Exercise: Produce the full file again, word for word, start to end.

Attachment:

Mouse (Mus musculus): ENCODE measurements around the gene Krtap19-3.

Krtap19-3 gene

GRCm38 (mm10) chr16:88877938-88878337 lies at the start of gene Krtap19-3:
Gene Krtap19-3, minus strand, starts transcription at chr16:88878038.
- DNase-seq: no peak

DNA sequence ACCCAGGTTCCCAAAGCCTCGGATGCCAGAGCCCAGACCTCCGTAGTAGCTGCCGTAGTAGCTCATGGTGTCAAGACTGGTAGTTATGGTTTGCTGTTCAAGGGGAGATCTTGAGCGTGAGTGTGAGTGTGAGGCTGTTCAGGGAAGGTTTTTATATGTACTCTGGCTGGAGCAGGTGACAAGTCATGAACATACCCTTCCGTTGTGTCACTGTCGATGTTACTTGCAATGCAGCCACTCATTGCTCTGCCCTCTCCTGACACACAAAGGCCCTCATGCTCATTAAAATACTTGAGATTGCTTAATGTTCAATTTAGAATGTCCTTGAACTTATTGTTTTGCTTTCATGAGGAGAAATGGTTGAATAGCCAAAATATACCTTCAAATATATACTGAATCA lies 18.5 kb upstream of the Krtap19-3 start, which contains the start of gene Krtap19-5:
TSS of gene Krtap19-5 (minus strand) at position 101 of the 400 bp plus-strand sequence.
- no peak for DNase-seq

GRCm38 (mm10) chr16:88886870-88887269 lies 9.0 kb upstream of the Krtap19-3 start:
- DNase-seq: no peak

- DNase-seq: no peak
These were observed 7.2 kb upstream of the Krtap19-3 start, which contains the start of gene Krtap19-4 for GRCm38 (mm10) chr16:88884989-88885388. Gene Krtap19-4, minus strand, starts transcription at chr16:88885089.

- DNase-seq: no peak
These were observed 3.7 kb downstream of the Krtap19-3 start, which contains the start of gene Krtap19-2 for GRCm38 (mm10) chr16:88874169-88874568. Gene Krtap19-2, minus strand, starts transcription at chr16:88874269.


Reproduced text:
Mouse (Mus musculus): ENCODE measurements around the gene Krtap19-3.

Krtap19-3 gene

GRCm38 (mm10) chr16:88877938-88878337 lies at the start of gene Krtap19-3:
Gene Krtap19-3, minus strand, starts transcription at chr16:88878038.
- DNase-seq: no peak

DNA sequence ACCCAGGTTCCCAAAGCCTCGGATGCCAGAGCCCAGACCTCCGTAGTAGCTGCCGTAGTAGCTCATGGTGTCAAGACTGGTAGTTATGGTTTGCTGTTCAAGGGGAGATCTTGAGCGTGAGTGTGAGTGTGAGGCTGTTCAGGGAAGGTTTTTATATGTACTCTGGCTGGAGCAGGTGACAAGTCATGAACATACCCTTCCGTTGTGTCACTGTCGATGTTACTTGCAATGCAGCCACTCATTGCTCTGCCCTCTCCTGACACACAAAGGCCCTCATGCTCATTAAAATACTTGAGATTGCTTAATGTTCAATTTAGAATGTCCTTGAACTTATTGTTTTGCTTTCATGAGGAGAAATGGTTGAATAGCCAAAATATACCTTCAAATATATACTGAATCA lies 18.5 kb upstream of the Krtap19-3 start, which contains the start of gene Krtap19-5:
TSS of gene Krtap19-5 (minus strand) at position 101 of the 400 bp plus-strand sequence.
- no peak for DNase-seq

GRCm38 (mm10) chr16:88886870-88887269 lies 9.0 kb upstream of the Krtap19-3 start:
- DNase-seq: no peak

- DNase-seq: no peak
These were observed 7.2 kb upstream of the Krtap19-3 start, which contains the start of gene Krtap19-4 for GRCm38 (mm10) chr16:88884989-88885388. Gene Krtap19-4, minus strand, starts transcription at chr16:88885089.

- DNase-seq: no peak
These were observed 3.7 kb downstream of the Krtap19-3 start, which contains the start of gene Krtap19-2 for GRCm38 (mm10) chr16:88874169-88874568. Gene Krtap19-2, minus strand, starts transcription at chr16:88874269.